MICHELE NORRIS, host:
Secretary of State Hillary Clinton wrapped up a visit to Egypt today with a tour of the square where the country's revolution played out. Clinton paid tributes to the protesters who brought down Hosni Mubarak's regime.
And NPR's Michele Kelemen was with her.
MICHELE KELEMEN: Secretary Clinton strolled through Tahrir Square asking two local U.S. embassy staffers about what it was like during the protests.
Secretary HILLARY CLINTON (Department of State): It's very exciting and very moving to see where this revolution happened and all that it has meant to the world is extraordinary for me. It's just a great reminder of the power of the human spirit and a universal desire for freedom and human rights and democracy. And it's thrilling to see where this happened.
Unidentified Man #1: Welcome to Egypt.
Sec. CLINTON: Thank you. Wonderful to see you.
KELEMEN: She shook hands with men and women taking her photograph and with a little girl held up by her father to get a good view.
Sec. CLINTON: How are you? Nice to meet you. I love your pink jacket.
(Soundbite of laughter)
KELEMEN: Though she came to show support for what's happening in Egypt, one man made clear he's worried about another crisis in the Arab world.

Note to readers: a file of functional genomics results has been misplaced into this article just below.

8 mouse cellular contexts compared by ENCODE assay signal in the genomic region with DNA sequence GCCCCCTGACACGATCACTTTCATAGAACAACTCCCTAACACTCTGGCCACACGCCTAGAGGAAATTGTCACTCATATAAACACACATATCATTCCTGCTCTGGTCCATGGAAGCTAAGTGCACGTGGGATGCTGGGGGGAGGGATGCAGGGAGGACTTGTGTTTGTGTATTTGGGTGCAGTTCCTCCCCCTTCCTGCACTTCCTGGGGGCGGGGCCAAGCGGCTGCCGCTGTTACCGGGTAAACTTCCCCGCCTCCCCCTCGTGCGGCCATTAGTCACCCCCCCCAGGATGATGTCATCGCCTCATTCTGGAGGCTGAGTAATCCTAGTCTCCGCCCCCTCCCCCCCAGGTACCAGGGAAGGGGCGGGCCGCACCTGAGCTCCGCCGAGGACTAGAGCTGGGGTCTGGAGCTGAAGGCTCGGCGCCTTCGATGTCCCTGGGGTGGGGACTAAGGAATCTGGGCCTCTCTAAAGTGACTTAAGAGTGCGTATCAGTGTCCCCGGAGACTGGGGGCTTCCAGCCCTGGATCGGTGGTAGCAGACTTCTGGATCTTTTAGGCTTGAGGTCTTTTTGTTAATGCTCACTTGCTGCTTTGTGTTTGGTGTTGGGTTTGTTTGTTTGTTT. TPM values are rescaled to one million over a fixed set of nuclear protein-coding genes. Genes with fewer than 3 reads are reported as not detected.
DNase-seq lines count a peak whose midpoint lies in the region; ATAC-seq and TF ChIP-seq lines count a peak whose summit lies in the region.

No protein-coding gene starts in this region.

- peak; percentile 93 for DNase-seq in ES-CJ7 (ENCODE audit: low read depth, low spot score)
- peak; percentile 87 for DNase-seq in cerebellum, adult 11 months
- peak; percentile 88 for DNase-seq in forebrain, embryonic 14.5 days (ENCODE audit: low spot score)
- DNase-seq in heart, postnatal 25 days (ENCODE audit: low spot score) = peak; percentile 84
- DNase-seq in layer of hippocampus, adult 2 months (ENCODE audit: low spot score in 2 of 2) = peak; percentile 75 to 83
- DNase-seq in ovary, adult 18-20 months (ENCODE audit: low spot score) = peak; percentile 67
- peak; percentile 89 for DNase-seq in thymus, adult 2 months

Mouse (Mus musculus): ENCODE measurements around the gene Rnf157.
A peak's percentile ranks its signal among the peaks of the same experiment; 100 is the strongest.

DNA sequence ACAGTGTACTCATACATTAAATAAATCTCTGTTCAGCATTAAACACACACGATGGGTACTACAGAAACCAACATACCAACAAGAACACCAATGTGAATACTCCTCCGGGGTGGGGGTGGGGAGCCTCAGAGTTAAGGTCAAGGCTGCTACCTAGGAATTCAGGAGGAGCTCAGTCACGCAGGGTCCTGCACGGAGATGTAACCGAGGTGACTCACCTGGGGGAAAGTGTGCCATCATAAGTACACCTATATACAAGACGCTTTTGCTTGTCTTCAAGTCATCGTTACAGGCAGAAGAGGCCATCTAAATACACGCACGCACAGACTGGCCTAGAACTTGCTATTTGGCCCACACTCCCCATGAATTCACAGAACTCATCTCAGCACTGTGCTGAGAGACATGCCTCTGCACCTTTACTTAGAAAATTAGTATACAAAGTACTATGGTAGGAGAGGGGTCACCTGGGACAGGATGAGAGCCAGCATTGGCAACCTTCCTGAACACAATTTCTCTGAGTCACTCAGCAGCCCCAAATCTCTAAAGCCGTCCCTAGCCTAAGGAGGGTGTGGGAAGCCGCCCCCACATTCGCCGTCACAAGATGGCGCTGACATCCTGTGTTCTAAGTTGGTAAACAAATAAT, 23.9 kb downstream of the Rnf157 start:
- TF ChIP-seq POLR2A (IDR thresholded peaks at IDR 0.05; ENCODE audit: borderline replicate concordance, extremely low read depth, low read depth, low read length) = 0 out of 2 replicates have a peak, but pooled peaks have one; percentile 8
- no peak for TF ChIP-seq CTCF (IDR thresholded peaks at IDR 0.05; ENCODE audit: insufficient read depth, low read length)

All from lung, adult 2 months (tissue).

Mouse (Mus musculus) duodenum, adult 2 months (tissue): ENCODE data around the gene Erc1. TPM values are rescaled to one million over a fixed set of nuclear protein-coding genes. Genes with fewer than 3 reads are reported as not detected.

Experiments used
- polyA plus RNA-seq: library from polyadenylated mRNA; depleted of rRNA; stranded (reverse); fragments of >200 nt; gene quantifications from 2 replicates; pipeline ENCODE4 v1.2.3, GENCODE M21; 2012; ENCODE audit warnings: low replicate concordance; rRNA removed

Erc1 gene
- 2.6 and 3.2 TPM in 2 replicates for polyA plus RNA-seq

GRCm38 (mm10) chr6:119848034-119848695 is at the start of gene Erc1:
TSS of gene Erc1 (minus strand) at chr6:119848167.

Sec. CLINTON: Hello.
Unidentified Man #2: You must help Libya.
Sec. CLINTON: We are trying. We are trying.
Unidentified Man #2: People.
KELEMEN: Though the crowd was friendly to Clinton, some of the youth movements turned down invitations to meet her and complained that the trip was ill-timed. Egypt is preparing for a referendum on constitutional changes and some here worry that the military rulers are rushing the vote and their schedule for elections. And that will only favor established parties, including the Muslim Brotherhood.
Clinton refused to weigh in on that as she toured Tahrir Square.
Sec. CLINTON: Those are their decisions and they obviously are doing an extraordinary job trying to organize a new government and we're going to do all we can to help them.
KELEMEN: But after a meeting last night with activists, one of Clinton's aides said privately that the U.S. is worried about the election schedule. The official said it is, quote, "daunting for Egyptians to do this in a contracted period of time in a country that hasn't had a proper political process for 30 years," adding, it will take time for those who were on Tahrir Square to create political parties out of a street movement.
Michele Kelemen, NPR News, Cairo.
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